Trouble In the Cloud: More Than Half Of Organizations Facing Security WoesTrouble In the Cloud: More Than Half Of Organizations Facing Security Woes
Survey shows security professionals are grappling with unauthorized data sharing and other security incidents in SaaS cloud environments.
August 12, 2016
Companies are still struggling with security and compliance concerns related to inappropriate use or access of sensitive cloud data, a new report shows.
In fact, 59% of organizations surveyed reported cloud security incidents related to unwanted external sharing and 47% reported incidents involving access from unauthorized devices, according to the Mitigating Risks For Cloud Applications, a survey of 176 information security professionals conducted by the Cloud Security Alliance and Bitglass.
Survey respondents also reported cloud data synced to lost/stolen devices, employees credential compromise, and malicious insiders as problems, but those issues received less than a third of votes (32%, 28%, 22% respectively), according to the report.
The report focuses on the software-as-a-service segment of the cloud market, which continues to steadily grow as organizations realize SaaS apps can be more secure than on premise-based business and office productivity apps. In fact, some observers see the SaaS segment growing 19.7% over the next four years, and adoption is expected to double.
Companies implementing SaaS apps need to strike a balance between blocking external sharing capabilities of applications and opening up that functionality to allow greater collaboration between employees and business partners, says Salim Hafid, product manager with Bitglass, a provider of cloud access security broker technology (CASB).
For instance, an employee might share a Google Apps spreadsheet with with social security numbers or a Word document with protected health information. An organization needs to be alerted when a file has sensitive information, Hafid notes. “So the challenge becomes finding a solution that can stop external sharing when necessary and allow sharing for data you want employees to share and collaborate on," he says.
Shadow IT Still Haunting Orgs
A related security concern is Shadow IT, applications such as cloud storage service Dropbox used by employees without explicit approval.
Sixty-two percent of the survey respondents say their companies have written policies discouraging use of unsanctioned apps, but few have technical controls in place. Thirty-eight percent outright block unsanctioned apps, while just 29% use a proxy or firewall to redirect users.
The ease within organizations for employees to use unsanctioned apps such as Dropbox makes control difficult, says Hafid. “I am not sure whether it is a lack of awareness or people are not aware of solutions to control unsanctioned apps. But 62% of people using written policies is not effective,” he says, noting that users find ways to bypass policy.
Cloud visibility is also lacking. Only 28% of the organizations have visibility into user logins and 29% have audit logs. Even more troubling, less than half (49%) know where and when sensitive data is being downloaded from the cloud, though companies in Europe, the Middle East, and Africa (EMEA) (63%) were significantly more likely to have visibility into file downloads than companies in the Americas (40%).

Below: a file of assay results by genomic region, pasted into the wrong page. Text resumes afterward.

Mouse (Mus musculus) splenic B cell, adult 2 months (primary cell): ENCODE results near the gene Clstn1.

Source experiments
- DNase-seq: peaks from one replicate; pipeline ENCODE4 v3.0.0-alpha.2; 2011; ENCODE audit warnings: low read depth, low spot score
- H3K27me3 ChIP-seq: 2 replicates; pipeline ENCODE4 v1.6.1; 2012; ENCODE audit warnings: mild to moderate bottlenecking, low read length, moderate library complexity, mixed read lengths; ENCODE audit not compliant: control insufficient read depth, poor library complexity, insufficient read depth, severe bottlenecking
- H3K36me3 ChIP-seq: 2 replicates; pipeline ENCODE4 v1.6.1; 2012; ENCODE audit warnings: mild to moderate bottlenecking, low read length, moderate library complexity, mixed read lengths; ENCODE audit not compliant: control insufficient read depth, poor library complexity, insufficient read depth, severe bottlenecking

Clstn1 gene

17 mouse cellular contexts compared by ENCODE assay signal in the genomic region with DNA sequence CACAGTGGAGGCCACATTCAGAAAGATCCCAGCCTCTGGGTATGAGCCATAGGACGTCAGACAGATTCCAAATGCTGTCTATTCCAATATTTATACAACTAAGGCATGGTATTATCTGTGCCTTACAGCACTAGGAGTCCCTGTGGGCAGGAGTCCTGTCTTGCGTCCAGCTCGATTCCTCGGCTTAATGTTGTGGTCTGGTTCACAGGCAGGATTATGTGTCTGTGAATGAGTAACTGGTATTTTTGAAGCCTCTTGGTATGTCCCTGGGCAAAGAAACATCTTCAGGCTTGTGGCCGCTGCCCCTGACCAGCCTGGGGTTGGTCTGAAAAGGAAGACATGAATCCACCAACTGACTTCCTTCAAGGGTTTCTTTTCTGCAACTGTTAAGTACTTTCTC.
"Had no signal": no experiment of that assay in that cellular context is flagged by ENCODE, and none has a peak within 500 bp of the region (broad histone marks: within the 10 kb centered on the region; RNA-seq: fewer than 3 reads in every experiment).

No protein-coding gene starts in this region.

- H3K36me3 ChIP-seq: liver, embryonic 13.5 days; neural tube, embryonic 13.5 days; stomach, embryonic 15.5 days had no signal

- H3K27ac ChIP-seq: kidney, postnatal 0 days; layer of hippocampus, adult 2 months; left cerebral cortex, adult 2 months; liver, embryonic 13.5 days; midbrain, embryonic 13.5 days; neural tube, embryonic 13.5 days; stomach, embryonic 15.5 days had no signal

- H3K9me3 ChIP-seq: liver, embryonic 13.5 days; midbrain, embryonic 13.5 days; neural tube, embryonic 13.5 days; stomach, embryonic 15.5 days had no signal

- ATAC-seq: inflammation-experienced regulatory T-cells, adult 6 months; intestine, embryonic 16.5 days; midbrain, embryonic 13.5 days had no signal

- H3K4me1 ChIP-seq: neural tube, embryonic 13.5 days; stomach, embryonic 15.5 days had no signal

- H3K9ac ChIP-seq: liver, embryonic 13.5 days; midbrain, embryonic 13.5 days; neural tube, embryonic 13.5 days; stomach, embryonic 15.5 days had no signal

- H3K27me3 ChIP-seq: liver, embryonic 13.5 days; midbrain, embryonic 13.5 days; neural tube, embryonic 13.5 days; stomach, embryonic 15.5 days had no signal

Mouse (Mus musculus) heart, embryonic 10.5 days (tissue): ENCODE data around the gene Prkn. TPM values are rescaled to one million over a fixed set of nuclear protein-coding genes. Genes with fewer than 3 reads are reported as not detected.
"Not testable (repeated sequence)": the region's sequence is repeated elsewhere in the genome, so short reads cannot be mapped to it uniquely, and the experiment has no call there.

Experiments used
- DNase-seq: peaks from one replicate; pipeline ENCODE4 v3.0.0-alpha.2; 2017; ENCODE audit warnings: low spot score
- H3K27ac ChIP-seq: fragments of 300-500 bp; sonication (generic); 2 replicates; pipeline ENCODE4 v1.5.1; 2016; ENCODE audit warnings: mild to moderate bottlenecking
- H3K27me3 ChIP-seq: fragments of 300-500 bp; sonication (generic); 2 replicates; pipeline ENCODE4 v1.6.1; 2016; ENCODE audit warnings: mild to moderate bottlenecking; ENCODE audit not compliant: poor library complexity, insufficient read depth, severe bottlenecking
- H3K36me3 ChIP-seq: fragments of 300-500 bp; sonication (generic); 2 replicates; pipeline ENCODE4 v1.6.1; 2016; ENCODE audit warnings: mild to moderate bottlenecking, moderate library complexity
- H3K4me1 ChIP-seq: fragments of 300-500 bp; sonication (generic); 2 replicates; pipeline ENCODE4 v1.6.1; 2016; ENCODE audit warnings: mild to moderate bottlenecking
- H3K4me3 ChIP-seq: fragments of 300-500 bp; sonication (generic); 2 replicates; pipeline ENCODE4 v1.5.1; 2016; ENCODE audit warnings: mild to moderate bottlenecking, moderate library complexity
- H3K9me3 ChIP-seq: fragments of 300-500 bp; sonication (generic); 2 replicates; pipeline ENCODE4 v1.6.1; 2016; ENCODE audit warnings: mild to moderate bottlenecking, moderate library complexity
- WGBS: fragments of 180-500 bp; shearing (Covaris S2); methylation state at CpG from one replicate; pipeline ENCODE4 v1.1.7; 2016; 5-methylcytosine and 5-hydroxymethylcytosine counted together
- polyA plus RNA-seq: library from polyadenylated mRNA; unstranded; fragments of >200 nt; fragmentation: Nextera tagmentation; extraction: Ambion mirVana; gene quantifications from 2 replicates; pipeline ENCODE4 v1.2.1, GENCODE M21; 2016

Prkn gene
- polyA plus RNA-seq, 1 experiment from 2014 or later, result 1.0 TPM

Applications such as Microsoft Office 365 provide visibility, giving administrators information about who is downloading files and frequency of log-ins, Hafid says. “But you don’t have cross application visibility.”
So organizations run the risk of not knowing if someone is downloading corporate data from off-site applications. “If you only have visibility into one application, you don’t have a sense of what is happening across the organization.”
Many of the organizations in the survey are looking at CASB to help monitor data activity and enforce policies across multiple apps. Sixteen percent have already deployed the technology while 16% plan to in 2016 with 28% planning to deploy CASBs after 2016. Another 40% have no plans to implement the technology.
CASBs are on-premises, or cloud-based security policy enforcement points, placed between cloud service consumers and cloud service providers to combine and interject enterprise security policies as the cloud-based resources are accessed, according to the consulting firm Gartner.
Gartner predicts that by 2020, 85% of large enterprises will use a cloud access security broker solution for their cloud services, which is up from fewer than 5% in 2015.
Ganesh Kirti, chief technology officer with Palerra, a developer of CASB technology, notes the survey findings correspond with what Palerra is hearing from companies about their security concerns.
However, SaaS is only part of the cloud picture. Companies are migrating workloads into infrastructure-as-a-service cloud platforms such as Amazon Web Services and Microsoft Azure. Third-party cloud systems are integrating with on premise infrastructures, and more external automated tools are invoking and accessing enterprise infrastructures. Plus, enterprise application developers are using cloud-based platform as-a-service infrastructures to develop software and systems, Kirti notes.
So there are multiple security touch-points that enterprises need to monitor and have visibility into. “SaaS is important but it is equally important that enterprises when looking at cloud adoption take a look at their entire area of cloud usage,” Kirti says.
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